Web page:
Mary Wells (May 13, 1943 - July 26, 1992) was a highly acclaimed R&B/soul singer with a great deal of crossover appeal who became Motown's first and biggest female star during the early 1960s. With her distinctive expressive vocals that could be at once shy and playful, she helped establish the then-emerging label's sound with such era-defining classics as "The One Who Really Loves You" (1962), "You Beat Me To The Punch" (1962), "Two Lovers" (1962), and the bouncy, finger-snapping "My Guy" (1964).
Born in Detroit, Michigan into a poor single-parent family, Wells began singing in church as a young child before moving on at age 10 to local nightclubs. Her mother worked as a house cleaner, and by age 12, Wells was assisting her in that capacity to help make ends meet. In 1960, after graduating high school, the 17-year-old Wells approached Tamla/Motown founder Berry Gordy with a song she had written with Jackie Wilson in mind titled "Bye Bye Baby." Instead of passing it on to Wilson, Gordy had Wells perform the song herself, and impressed with her delivery, signed her to his label. Although she became Motown's first artist to have a Top 10 hit and a #1 song, her rising star was extinguished when she and the label parted ways acrimoniously around mid 1964 over contract and royalty disputes. Wells then joined 20th Century Fox before signing with Atlantic-Atco and later Jubilee and other labels but was never able to recapture her early success.
Mary Wells debuted in 1961 on both the R&B and Pop/Rock charts with "Bye Bye Baby," the self-penned song she had introduced to Motown. Her many hits included a long string of Smokey Robinson-penned and produced works: "The One Who Really Loves You" (1962), the Grammy-nominated "You Beat Me To The Punch" (1962), "Two Lovers" (1962), "Laughing Boy" (1963), "Your Old Stand By" (1963)), "What's Easy For Two Is So Hard For One" (1963), and her greatest hit, "My Guy" (1964), which topped both charts. Other hits included the Berry Gordy-penned "I Don't Want To Take A Chance" (1961) and the Holland-Dozier-Holland-penned "You Lost The Sweetest Boy" (1963), the latter of which features backing vocals by members of The Supremes and The Temptations. Wells had her final hits on Motown in 1964 with two duets performed with Marvin Gaye: "What's The Matter With You Baby" and "Once Upon A Time." Later hits on both charts included "Ain't It The Truth" (1964), "Use Your Head" (1965), "Never, Never Leave Me" (1965), "Dear Lover" (1966), and "The Doctor" (1968), the latter of which she co-wrote with then-husband Cecil Womack. Her final charting song came in 1982 with "Gigolo," a minor R&B hit.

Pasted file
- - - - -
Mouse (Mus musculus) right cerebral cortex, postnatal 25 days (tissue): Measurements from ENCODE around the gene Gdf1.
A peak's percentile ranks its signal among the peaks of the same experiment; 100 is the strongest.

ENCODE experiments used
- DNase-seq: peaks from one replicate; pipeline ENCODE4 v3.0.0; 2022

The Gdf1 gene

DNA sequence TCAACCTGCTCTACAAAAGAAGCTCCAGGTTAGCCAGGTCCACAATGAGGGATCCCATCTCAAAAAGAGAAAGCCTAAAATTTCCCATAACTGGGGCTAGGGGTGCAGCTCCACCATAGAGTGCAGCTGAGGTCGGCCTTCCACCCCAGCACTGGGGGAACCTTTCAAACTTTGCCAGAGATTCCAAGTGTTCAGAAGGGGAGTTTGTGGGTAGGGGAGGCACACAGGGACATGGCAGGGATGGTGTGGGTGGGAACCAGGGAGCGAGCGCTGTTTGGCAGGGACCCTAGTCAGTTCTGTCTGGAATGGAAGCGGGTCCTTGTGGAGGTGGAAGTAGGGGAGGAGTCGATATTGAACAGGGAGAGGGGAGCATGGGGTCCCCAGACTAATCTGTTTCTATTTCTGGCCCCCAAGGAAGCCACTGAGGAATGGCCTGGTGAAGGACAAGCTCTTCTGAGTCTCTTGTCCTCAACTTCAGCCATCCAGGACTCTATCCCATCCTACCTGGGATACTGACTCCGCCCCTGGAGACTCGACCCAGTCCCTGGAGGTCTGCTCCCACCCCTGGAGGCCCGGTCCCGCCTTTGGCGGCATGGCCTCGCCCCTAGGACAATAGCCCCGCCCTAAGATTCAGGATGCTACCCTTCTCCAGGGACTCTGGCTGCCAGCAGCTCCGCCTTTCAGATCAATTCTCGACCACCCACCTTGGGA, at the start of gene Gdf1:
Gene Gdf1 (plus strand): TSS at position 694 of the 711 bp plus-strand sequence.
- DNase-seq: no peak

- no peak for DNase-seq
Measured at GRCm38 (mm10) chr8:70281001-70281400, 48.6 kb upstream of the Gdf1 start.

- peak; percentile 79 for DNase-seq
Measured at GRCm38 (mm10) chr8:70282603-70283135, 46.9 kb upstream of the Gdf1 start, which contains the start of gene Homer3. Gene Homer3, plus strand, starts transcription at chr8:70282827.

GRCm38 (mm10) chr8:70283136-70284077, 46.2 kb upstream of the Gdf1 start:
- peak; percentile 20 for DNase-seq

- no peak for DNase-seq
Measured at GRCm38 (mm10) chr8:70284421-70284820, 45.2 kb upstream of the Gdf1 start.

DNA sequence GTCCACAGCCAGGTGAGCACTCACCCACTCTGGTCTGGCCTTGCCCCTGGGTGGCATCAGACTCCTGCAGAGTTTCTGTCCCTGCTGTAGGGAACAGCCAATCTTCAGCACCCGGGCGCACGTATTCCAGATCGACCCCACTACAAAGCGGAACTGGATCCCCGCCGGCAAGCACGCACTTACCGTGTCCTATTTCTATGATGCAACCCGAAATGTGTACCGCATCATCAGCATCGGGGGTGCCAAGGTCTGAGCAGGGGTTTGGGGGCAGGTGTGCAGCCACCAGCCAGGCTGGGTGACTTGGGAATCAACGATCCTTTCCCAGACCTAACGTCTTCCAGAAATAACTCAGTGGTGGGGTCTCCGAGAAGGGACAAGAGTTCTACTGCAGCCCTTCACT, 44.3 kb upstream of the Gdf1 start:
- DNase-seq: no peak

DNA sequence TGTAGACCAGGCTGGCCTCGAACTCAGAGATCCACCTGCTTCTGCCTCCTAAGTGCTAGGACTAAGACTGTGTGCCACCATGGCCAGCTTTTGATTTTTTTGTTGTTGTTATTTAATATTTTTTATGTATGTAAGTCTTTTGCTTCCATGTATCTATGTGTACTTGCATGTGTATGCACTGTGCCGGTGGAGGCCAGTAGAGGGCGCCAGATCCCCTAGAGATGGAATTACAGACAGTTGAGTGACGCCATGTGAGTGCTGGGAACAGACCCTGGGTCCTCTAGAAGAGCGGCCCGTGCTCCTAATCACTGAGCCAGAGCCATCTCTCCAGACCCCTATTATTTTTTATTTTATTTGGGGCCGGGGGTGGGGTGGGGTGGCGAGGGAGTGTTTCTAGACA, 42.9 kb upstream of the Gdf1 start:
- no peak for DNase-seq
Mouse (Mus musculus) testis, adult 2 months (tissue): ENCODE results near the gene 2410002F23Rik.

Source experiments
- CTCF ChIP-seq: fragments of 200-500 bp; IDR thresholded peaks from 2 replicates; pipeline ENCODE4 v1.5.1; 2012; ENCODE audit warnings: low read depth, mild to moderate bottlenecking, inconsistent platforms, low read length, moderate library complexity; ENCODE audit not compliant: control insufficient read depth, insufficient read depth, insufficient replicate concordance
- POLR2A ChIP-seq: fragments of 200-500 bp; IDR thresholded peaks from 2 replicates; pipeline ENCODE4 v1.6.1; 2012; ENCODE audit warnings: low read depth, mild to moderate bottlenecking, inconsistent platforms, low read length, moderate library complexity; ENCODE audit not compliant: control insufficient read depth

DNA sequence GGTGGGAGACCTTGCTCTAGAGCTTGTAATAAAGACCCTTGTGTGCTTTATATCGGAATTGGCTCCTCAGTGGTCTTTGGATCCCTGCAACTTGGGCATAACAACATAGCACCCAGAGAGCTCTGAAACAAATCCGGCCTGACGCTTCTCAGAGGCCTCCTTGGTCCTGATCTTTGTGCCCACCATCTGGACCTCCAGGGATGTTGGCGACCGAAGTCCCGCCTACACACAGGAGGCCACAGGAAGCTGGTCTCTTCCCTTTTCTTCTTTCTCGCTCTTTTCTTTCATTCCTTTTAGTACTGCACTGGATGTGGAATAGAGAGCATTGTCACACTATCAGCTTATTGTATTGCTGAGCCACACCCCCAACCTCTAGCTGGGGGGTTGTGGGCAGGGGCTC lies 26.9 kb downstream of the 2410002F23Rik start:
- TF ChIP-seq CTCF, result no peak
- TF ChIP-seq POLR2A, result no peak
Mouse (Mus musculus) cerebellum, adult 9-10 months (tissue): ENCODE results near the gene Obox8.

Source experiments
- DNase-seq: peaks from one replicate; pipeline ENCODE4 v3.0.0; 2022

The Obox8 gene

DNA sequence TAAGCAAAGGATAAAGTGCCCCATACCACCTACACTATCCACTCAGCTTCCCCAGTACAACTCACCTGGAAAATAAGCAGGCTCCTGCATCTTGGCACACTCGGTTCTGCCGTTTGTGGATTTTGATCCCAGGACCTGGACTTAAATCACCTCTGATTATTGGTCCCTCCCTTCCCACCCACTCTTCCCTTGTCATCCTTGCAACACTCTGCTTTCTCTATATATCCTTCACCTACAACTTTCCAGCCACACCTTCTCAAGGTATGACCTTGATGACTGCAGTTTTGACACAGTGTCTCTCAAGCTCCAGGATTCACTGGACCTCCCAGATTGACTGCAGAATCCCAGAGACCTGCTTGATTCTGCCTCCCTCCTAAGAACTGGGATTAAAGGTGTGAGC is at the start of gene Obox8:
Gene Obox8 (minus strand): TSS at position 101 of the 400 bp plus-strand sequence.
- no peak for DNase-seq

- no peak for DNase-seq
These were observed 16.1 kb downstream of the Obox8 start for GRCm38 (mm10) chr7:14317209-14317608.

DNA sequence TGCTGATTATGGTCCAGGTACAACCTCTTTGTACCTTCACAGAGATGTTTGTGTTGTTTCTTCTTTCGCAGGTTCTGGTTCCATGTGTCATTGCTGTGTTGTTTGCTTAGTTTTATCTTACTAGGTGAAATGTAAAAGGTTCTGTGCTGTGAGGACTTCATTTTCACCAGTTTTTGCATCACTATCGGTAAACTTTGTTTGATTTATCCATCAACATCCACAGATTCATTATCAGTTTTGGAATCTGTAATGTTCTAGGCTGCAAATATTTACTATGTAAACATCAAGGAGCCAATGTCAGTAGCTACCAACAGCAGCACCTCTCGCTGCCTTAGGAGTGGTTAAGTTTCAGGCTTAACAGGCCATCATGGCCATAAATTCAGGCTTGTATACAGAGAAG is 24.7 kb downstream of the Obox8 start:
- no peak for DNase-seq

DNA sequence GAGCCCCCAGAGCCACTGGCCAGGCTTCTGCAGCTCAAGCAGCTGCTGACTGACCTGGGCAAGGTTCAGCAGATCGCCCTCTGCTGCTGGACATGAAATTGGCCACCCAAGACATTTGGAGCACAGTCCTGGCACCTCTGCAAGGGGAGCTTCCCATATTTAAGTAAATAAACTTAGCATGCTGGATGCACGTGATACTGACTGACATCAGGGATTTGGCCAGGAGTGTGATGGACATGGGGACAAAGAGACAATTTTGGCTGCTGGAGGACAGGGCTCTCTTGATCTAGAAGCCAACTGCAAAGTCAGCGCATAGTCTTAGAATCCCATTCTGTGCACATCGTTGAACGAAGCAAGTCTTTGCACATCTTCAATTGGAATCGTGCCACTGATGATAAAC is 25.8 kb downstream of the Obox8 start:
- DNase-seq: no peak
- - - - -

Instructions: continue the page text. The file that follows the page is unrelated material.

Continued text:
After her commercial peak in the early 1960s, Mary Wells continued to perform and record actively to 1990 when she was diagnosed with laryngeal cancer, which ended her career and soon after led to her untimely passing at age 49. She was honored in 1989 with a Pioneer Award from the Rhythm & Blues Foundation, which later also raised over $50,000 to help offset her expenses after her illness had left her destitute. Wells' signature song, "My Guy," was inducted into the Grammy Hall of Fame in 1999, and she was inducted posthumously into the Michigan Rock & Roll Legends Hall of Fame in 2006 and the National Rhythm & Blues Hall of Fame in 2017.
- The New York Times remembers Mary Wells.
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- Bye Bye Baby 1961
- I Don't Want To Take A Chance 1961
- My Guy 1964
(This song topped both the R&B and Pop/Rock charts and later also became a hit for Petula Clark (1972), Amil Stewart & Johnny Bristol as "My Guy/My Girl" (1980), and Sister Sledge (1982).)
- The One Who Really Loves You 1962
- Two Lovers 1962
- Use Your Head 1965
- What's Easy For Two Is So Hard For One 1963
- You Beat Me To The Punch 1962
- Your Old Stand By 1963
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